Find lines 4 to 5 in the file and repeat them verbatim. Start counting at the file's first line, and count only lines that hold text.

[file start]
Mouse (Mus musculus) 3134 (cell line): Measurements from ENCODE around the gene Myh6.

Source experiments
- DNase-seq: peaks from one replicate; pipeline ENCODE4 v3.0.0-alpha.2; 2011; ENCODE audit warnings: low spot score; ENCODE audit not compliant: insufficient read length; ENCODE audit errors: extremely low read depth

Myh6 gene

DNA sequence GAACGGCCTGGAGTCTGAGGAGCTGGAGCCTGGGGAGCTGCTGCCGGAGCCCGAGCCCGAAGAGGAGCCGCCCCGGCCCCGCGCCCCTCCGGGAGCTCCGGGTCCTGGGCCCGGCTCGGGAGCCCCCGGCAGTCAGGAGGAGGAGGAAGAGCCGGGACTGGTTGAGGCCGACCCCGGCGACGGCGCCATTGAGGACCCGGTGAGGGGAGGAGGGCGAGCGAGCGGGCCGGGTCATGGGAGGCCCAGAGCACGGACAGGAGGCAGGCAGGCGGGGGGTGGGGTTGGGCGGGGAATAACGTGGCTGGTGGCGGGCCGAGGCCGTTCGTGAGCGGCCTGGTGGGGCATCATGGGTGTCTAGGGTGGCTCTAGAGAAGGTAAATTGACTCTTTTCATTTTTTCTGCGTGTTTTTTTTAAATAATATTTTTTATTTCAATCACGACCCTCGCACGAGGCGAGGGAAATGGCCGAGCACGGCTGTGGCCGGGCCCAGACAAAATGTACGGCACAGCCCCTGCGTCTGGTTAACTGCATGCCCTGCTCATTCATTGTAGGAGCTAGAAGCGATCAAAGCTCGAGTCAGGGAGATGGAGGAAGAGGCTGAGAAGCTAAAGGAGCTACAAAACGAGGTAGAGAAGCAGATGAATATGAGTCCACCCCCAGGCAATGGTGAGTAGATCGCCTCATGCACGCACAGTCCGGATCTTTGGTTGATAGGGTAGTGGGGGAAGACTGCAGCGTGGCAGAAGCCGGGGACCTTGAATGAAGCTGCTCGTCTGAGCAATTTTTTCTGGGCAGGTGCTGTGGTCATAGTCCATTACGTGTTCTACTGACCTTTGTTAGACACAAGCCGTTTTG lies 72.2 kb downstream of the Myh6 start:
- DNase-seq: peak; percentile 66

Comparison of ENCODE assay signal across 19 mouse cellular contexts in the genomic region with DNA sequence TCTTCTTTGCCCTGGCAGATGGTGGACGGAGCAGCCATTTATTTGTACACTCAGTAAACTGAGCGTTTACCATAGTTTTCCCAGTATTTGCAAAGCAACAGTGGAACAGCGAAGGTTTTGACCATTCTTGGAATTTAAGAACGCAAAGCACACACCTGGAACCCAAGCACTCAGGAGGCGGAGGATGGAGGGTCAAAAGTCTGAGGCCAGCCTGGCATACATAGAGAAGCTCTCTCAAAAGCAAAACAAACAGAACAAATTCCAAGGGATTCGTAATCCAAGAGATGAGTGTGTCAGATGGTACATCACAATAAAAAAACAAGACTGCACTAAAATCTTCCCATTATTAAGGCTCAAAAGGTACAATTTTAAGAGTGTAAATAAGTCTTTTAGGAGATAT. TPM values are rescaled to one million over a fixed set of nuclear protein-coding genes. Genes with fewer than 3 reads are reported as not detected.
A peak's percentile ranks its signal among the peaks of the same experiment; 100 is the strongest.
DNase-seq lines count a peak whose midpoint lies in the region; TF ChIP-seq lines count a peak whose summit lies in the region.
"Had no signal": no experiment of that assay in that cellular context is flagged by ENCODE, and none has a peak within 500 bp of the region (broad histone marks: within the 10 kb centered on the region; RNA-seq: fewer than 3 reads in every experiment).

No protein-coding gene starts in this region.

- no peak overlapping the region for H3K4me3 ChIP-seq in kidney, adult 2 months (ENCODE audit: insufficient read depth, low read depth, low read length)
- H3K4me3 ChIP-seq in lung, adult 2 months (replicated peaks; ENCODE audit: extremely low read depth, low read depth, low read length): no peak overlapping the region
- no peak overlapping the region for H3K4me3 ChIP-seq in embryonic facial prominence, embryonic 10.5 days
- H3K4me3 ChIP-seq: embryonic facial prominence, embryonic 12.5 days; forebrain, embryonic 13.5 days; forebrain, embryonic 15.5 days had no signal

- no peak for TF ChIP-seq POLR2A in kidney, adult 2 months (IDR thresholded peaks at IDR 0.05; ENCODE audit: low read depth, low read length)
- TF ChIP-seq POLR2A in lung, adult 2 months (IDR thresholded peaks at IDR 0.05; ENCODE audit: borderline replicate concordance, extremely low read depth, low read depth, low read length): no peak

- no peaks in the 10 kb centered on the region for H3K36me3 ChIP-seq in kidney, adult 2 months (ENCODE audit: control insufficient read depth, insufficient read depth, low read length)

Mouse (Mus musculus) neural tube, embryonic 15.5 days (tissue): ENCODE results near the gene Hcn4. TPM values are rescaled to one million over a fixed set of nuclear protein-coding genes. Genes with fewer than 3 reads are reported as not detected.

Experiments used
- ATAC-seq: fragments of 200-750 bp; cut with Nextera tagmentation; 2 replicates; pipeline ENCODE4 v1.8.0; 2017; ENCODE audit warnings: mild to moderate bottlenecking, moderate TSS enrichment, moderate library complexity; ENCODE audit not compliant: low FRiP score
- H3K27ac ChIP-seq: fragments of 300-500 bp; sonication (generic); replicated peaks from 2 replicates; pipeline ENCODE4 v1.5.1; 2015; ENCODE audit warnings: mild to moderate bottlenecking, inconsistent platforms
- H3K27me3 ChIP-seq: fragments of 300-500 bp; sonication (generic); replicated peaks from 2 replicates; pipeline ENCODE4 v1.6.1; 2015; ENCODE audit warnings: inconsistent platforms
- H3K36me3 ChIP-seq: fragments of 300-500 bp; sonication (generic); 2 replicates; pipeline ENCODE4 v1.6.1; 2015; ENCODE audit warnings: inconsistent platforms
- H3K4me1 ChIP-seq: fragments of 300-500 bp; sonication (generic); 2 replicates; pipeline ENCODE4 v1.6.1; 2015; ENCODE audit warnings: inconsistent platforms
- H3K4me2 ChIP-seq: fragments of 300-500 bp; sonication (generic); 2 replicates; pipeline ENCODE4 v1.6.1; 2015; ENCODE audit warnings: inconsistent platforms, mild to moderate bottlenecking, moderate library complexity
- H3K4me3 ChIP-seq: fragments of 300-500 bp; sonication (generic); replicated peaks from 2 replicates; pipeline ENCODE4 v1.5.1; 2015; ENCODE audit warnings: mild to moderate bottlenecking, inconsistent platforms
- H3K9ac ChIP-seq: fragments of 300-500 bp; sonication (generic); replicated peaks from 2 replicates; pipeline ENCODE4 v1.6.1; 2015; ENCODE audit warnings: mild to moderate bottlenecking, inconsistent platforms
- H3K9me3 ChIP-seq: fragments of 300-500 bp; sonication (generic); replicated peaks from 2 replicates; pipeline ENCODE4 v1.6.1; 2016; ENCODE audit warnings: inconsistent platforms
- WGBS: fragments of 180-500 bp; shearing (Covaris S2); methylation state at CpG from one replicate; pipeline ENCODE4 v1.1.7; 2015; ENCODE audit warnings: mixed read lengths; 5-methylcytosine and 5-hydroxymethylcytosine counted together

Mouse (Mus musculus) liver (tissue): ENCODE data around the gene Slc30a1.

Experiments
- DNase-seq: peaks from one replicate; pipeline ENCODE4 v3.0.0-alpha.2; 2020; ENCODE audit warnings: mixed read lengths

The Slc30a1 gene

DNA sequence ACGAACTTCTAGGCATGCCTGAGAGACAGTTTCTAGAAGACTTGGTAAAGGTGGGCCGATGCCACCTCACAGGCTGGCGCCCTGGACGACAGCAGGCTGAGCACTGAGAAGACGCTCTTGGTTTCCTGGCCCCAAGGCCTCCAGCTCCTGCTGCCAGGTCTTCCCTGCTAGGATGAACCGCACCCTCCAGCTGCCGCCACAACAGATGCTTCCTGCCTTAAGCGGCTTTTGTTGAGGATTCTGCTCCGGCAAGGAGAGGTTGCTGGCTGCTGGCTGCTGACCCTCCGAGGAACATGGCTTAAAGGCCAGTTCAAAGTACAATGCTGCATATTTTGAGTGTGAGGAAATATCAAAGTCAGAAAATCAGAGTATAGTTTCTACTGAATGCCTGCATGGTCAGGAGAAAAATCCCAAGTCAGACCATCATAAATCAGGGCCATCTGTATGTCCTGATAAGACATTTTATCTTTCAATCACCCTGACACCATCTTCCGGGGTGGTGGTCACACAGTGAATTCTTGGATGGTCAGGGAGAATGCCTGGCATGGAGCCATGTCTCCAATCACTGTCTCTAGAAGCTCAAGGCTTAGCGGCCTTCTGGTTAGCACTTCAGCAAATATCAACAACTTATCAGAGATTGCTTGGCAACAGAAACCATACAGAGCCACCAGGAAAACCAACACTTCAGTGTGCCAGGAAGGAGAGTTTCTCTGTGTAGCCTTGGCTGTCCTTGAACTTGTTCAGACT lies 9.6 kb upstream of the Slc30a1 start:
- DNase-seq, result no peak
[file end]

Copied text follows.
Myh6 gene

DNA sequence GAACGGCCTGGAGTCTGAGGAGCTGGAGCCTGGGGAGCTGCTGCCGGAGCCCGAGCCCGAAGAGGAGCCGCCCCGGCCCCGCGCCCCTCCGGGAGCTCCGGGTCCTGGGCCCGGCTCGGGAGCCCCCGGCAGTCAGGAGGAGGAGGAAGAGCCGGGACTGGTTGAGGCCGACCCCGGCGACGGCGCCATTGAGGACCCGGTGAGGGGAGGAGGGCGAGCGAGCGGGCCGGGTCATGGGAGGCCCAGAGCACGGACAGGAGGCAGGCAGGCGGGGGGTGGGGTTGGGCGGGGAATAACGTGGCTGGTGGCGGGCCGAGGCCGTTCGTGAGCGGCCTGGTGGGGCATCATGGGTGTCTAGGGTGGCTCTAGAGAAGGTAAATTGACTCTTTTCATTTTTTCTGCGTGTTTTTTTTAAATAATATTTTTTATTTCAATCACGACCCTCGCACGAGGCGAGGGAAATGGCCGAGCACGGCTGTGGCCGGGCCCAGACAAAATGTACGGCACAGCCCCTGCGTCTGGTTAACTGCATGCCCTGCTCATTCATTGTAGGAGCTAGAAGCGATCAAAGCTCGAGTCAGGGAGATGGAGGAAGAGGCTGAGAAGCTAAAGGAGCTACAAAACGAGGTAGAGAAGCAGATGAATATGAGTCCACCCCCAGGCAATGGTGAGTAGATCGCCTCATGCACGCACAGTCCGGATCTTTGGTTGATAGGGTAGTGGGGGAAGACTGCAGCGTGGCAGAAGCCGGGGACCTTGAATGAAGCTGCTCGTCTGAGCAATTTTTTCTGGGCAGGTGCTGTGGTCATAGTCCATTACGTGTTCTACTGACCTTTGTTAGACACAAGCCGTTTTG lies 72.2 kb downstream of the Myh6 start: